Dr Bruce Kirenga, a lung expert said that for long health workers have been depending on symptoms to identify people who should get screened for TB but with the chest X-ray, case detection rates have increased from 3 to 10%.
Experts are recommending the use of X-ray in detecting new cases
of tuberculosis. They argue that the old-style criteria have led to a lot of
Dr Bruce Kirenga, a lung expert said that for long health workers
have been depending on symptoms to identify people who should get screened for
TB but with the chest X-ray, case detection rates have increased from 3 to 10%.
Commonly, health workers rely on symptoms if one has had a chronic
cough of two weeks or more to require them to go for TB screening, experts say
this is affecting the numbers detected and yet those undetected continue
spreading the disease without treatment.
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With the innovation in testing that they have called exit TB
package, Kirenga says people who have any duration of cough do an X-ray to
identify those that are likely to develop TB something that he says is also
cost-effective than testing sputum for instance.
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Dr Moorine Sekadde Kasirye based at the TB and Leprosy Control
Programme in the Ministry of Health says they are now focusing a lot of effort on
having people tested if they are to reduce the infection rates which remain
high despite many innovations in treatment.
She for instance says that in people with advanced HIV, testing
for TB has been changed from the usual old test to urine test to detect cases
quickly and start them on treatment early on for better outcomes.
However, with these advances, Uganda is still among the top 30
countries in the world with the highest TB rates. 90,000 people still get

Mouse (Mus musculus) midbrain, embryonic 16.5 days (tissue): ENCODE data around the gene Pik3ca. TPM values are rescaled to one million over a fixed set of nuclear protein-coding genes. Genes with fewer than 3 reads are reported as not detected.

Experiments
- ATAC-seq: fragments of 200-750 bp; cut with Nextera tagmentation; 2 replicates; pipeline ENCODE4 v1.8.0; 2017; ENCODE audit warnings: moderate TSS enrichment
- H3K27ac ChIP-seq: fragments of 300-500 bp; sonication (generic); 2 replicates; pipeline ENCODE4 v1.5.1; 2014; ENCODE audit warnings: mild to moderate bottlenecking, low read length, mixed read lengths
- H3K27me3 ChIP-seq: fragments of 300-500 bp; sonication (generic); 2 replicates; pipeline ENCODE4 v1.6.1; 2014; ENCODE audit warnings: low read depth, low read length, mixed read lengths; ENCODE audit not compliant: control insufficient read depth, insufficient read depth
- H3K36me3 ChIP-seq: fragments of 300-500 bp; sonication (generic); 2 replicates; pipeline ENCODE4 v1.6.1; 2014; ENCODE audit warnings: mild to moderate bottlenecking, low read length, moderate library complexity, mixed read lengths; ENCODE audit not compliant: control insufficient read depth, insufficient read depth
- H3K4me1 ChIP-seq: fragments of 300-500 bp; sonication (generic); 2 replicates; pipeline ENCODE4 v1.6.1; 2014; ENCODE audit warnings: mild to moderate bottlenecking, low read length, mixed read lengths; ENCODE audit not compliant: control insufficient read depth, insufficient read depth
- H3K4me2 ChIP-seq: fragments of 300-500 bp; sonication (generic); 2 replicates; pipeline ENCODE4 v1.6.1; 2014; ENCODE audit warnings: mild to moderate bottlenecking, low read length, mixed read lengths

infected each year with bacterial disease whereby some 1500 get infected with
the complicated to treat drug-resistant type.
15,600 people are estimated to die of TB annually, according to
Health Minister Dr Jane Ruth Aceng.
Speaking on Wednesday at a ceremony to mark World TB Day, Aceng said
that since 2015, their efforts have been geared towards finding patients but in
many areas the prevalence is still very high with the Karamoja region ranking
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She says the COVID-19 pandemic however slowed them down in terms
of access to care.
Kirenga says the COVID-19 period was very challenging for TB care
that even in Kampala they experienced a huge cut in not only those that were continuing
on treatment and the new cases.
At Mulago alone, he says while the hospital registered 5,890 cases
in March, the number dropped to nearly half in April and remained low until
August when people started to seek care again.
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Kirenga says to date people are not testing as much for TB even
when someone continues coughing. For him, there is a need to invest more in
sensitization if the country is to defeat the disease.